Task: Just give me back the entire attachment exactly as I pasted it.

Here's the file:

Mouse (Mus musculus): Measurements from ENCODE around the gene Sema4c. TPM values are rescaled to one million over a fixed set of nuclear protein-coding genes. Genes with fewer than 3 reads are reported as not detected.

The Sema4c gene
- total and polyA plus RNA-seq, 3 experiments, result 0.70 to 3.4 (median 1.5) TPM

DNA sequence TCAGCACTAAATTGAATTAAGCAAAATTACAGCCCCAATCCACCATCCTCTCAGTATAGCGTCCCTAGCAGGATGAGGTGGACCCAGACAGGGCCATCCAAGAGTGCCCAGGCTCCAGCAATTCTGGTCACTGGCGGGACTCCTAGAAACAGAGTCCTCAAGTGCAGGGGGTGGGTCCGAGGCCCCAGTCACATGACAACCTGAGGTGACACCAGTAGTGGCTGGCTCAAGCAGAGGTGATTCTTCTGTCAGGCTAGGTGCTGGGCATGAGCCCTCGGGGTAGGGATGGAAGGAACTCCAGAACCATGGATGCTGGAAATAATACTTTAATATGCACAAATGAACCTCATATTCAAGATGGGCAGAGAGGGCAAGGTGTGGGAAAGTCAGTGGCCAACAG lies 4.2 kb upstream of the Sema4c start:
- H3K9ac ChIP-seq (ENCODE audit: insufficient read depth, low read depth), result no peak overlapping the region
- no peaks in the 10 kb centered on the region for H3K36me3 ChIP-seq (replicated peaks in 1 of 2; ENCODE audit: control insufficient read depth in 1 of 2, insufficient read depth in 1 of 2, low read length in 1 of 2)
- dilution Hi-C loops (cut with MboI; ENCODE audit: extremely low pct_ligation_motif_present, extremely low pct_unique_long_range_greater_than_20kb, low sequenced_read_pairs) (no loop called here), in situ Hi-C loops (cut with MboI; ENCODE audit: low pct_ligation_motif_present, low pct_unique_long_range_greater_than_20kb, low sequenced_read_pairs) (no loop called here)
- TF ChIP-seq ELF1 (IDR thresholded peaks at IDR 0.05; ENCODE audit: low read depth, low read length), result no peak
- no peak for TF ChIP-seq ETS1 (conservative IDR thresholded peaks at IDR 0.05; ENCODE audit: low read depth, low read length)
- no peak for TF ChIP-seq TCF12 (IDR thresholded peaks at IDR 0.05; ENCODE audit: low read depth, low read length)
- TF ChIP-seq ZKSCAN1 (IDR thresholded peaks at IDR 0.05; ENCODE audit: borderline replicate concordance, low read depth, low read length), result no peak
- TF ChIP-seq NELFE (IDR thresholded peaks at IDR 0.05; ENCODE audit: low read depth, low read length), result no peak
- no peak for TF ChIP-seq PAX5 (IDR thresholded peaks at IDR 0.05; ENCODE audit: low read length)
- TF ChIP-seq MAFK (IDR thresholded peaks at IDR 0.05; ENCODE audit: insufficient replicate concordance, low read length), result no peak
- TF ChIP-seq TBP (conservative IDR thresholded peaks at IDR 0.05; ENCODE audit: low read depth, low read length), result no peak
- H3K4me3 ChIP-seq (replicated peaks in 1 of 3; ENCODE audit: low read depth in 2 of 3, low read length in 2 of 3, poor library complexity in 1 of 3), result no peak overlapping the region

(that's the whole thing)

Mouse (Mus musculus): Measurements from ENCODE around the gene Sema4c. TPM values are rescaled to one million over a fixed set of nuclear protein-coding genes. Genes with fewer than 3 reads are reported as not detected.

The Sema4c gene
- total and polyA plus RNA-seq, 3 experiments, result 0.70 to 3.4 (median 1.5) TPM

DNA sequence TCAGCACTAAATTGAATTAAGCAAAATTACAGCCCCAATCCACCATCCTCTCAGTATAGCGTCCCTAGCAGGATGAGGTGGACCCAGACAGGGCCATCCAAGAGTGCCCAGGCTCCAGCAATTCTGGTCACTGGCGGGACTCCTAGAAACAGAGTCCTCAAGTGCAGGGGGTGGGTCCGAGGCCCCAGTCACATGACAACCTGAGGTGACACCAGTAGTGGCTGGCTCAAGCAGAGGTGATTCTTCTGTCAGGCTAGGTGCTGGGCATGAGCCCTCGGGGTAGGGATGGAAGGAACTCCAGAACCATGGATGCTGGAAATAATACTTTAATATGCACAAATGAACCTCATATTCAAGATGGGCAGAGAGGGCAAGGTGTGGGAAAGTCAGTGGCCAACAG lies 4.2 kb upstream of the Sema4c start:
- H3K9ac ChIP-seq (ENCODE audit: insufficient read depth, low read depth), result no peak overlapping the region
- no peaks in the 10 kb centered on the region for H3K36me3 ChIP-seq (replicated peaks in 1 of 2; ENCODE audit: control insufficient read depth in 1 of 2, insufficient read depth in 1 of 2, low read length in 1 of 2)
- dilution Hi-C loops (cut with MboI; ENCODE audit: extremely low pct_ligation_motif_present, extremely low pct_unique_long_range_greater_than_20kb, low sequenced_read_pairs) (no loop called here), in situ Hi-C loops (cut with MboI; ENCODE audit: low pct_ligation_motif_present, low pct_unique_long_range_greater_than_20kb, low sequenced_read_pairs) (no loop called here)
- TF ChIP-seq ELF1 (IDR thresholded peaks at IDR 0.05; ENCODE audit: low read depth, low read length), result no peak
- no peak for TF ChIP-seq ETS1 (conservative IDR thresholded peaks at IDR 0.05; ENCODE audit: low read depth, low read length)
- no peak for TF ChIP-seq TCF12 (IDR thresholded peaks at IDR 0.05; ENCODE audit: low read depth, low read length)
- TF ChIP-seq ZKSCAN1 (IDR thresholded peaks at IDR 0.05; ENCODE audit: borderline replicate concordance, low read depth, low read length), result no peak
- TF ChIP-seq NELFE (IDR thresholded peaks at IDR 0.05; ENCODE audit: low read depth, low read length), result no peak
- no peak for TF ChIP-seq PAX5 (IDR thresholded peaks at IDR 0.05; ENCODE audit: low read length)
- TF ChIP-seq MAFK (IDR thresholded peaks at IDR 0.05; ENCODE audit: insufficient replicate concordance, low read length), result no peak
- TF ChIP-seq TBP (conservative IDR thresholded peaks at IDR 0.05; ENCODE audit: low read depth, low read length), result no peak
- H3K4me3 ChIP-seq (replicated peaks in 1 of 3; ENCODE audit: low read depth in 2 of 3, low read length in 2 of 3, poor library complexity in 1 of 3), result no peak overlapping the region